Jill Scott: address body image pressures to stop girls quitting football | Women’s football

The former England footballer Jill Scott has said she desperately tried to gain weight after being criticised for being too skinny earlier in her career, as she called for an end to body image pressures that cause some girls to drop out of the game.

She said the “sad reality” that girls leave the sport at a faster rate than boys would continue until girls were taught about body confidence from a young age.

Scott, who was part of the team who won the Euros in 2022, said unrealistic beauty standards on social media were affecting girls’ mental health and how they saw their bodies, pushing them out of football.

She also criticised the inadequate facilities in the women’s game at a grassroots level and said making “seemingly small changes” such as providing free, matching kits that fitted properly could have a huge impact on how girls felt while playing.

“When I was younger we used to get the men’s hand-me-down kits, or at the end of each season we would get a bag of kit that they had worn for the year … Obviously it doesn’t fit, it’s too big and discoloured.

“I remember putting on my first Boldon Girls kit and just feeling like I belonged to something, like I was part of something. We know that some families struggle and that’s why uniforms were invented so kids don’t get bullied for having different clothes to somebody else, so I think kit is so important,” she said.

Jill Scott in training with a grassroots team. Photograph: Starling Bank

While Scott said she was lucky for not struggling too much with her own body image growing up, she said lots of her teammates did and she still got the “odd comment” about her body.

“I was probably quite lucky in the sense that I didn’t really have [body image issues], I was just happy playing football, so I didn’t really think about how I looked. I got called skinny quite a lot of the time and some people probably think that that’s a compliment … [but] it does play on your mind.”

When Scott moved to Manchester City and she was “opened up to the public a bit more”, the pressure increased. “I remember really trying to make an effort to put on a bit of weight because I was like: am I too skinny? But I think I realised after trying to put on weight for so long that this was just how I was meant to be and that we are all just different and we can produce power whether we are skinny, whether we are a little bit bigger, and it’s just how your body works.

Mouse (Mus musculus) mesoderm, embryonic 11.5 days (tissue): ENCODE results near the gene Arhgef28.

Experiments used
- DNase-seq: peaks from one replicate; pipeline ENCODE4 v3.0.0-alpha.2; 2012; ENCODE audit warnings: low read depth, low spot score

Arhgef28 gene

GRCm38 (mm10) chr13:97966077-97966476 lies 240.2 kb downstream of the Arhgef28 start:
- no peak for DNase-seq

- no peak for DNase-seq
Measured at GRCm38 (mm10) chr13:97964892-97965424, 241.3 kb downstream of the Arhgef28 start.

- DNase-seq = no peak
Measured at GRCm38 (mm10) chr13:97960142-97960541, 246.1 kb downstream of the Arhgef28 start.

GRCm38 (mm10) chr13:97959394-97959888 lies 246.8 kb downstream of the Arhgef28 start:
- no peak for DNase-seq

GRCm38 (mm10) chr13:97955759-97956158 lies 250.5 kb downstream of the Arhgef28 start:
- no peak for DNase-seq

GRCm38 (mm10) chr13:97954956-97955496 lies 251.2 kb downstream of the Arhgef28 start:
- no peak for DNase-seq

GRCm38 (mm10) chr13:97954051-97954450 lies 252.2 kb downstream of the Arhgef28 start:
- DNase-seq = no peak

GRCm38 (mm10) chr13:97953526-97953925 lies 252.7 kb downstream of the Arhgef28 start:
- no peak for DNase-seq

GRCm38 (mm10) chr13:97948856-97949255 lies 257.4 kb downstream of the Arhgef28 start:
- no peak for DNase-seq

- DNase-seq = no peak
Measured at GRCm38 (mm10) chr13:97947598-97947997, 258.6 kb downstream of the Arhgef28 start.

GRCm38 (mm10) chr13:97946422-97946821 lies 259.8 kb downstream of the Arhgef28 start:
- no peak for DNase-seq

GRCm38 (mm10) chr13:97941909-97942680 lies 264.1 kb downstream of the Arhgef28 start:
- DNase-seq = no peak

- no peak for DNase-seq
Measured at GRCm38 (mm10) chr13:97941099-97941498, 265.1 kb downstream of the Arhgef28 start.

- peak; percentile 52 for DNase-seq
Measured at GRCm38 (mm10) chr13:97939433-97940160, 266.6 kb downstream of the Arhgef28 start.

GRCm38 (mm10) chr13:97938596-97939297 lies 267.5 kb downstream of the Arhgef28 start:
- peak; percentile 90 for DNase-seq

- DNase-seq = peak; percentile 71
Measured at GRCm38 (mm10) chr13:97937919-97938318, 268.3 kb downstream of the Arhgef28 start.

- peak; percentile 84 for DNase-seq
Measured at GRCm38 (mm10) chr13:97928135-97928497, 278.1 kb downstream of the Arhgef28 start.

“Body image can be an issue for a lot of girls, especially when you hit that teenage phase, you might put on a little bit of weight or your body changes.”

Talking to her teammates helped her to not “obsess too much” about how she looked, she said. “It’s just about being strong enough to speak to somebody about it. I try and say, use the Lionesses as your role models because it should be about people being sporty, being healthy.

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“And I think the world that we live in now is all about Instagram and social media, and about trying to achieve this ‘perfect look’, but I don’t think we should be judged on how we look. It’s not about how you look but it’s about how you feel.”

Scott has teamed up with Starling Bank for its “Kick On” football initiative to help to grow girls’ football by giving free sponsored kits, equipment and coaching vouchers to grassroots clubs and schools.

She said: “Starling’s motto is ‘we need to get girls on the pitch, but we need to get girls to stay on the pitch as well’, and I think that’s a really important one. When I look at dropout rates, with more girls dropping out of football than boys, that makes us sad because potentially you could be stopping the journey of a future Lioness.

“Some people drop out because they just don’t like it and that’s fine, but if you don’t provide the opportunity in the first place, you could stop a young girl from realising her dream. They might have just dropped out, not because they don’t have the talent, but because of something as little as kit.”


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